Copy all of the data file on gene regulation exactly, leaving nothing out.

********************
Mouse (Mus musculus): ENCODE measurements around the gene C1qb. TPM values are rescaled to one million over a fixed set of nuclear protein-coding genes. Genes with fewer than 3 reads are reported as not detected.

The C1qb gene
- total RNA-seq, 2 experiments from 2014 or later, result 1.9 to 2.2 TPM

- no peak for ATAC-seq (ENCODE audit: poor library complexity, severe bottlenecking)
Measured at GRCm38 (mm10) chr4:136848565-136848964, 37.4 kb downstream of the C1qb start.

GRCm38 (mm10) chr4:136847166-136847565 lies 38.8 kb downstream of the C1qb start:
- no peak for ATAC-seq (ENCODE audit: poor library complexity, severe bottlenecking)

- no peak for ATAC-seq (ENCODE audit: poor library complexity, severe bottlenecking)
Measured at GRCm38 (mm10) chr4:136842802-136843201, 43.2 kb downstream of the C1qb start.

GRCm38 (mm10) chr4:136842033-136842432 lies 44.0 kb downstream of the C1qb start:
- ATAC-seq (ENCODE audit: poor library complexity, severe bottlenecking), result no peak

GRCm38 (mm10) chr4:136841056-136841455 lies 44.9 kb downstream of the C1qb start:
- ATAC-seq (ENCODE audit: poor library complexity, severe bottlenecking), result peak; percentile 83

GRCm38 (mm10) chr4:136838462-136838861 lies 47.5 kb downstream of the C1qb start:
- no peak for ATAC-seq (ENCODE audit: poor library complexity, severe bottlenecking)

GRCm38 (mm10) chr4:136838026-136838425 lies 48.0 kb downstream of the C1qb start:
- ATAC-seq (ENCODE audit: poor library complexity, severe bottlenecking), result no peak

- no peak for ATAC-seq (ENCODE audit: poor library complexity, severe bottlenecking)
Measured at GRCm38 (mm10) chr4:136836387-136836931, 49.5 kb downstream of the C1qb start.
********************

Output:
Mouse (Mus musculus): ENCODE measurements around the gene C1qb. TPM values are rescaled to one million over a fixed set of nuclear protein-coding genes. Genes with fewer than 3 reads are reported as not detected.

The C1qb gene
- total RNA-seq, 2 experiments from 2014 or later, result 1.9 to 2.2 TPM

- no peak for ATAC-seq (ENCODE audit: poor library complexity, severe bottlenecking)
Measured at GRCm38 (mm10) chr4:136848565-136848964, 37.4 kb downstream of the C1qb start.

GRCm38 (mm10) chr4:136847166-136847565 lies 38.8 kb downstream of the C1qb start:
- no peak for ATAC-seq (ENCODE audit: poor library complexity, severe bottlenecking)

- no peak for ATAC-seq (ENCODE audit: poor library complexity, severe bottlenecking)
Measured at GRCm38 (mm10) chr4:136842802-136843201, 43.2 kb downstream of the C1qb start.

GRCm38 (mm10) chr4:136842033-136842432 lies 44.0 kb downstream of the C1qb start:
- ATAC-seq (ENCODE audit: poor library complexity, severe bottlenecking), result no peak

GRCm38 (mm10) chr4:136841056-136841455 lies 44.9 kb downstream of the C1qb start:
- ATAC-seq (ENCODE audit: poor library complexity, severe bottlenecking), result peak; percentile 83

GRCm38 (mm10) chr4:136838462-136838861 lies 47.5 kb downstream of the C1qb start:
- no peak for ATAC-seq (ENCODE audit: poor library complexity, severe bottlenecking)

GRCm38 (mm10) chr4:136838026-136838425 lies 48.0 kb downstream of the C1qb start:
- ATAC-seq (ENCODE audit: poor library complexity, severe bottlenecking), result no peak

- no peak for ATAC-seq (ENCODE audit: poor library complexity, severe bottlenecking)
Measured at GRCm38 (mm10) chr4:136836387-136836931, 49.5 kb downstream of the C1qb start.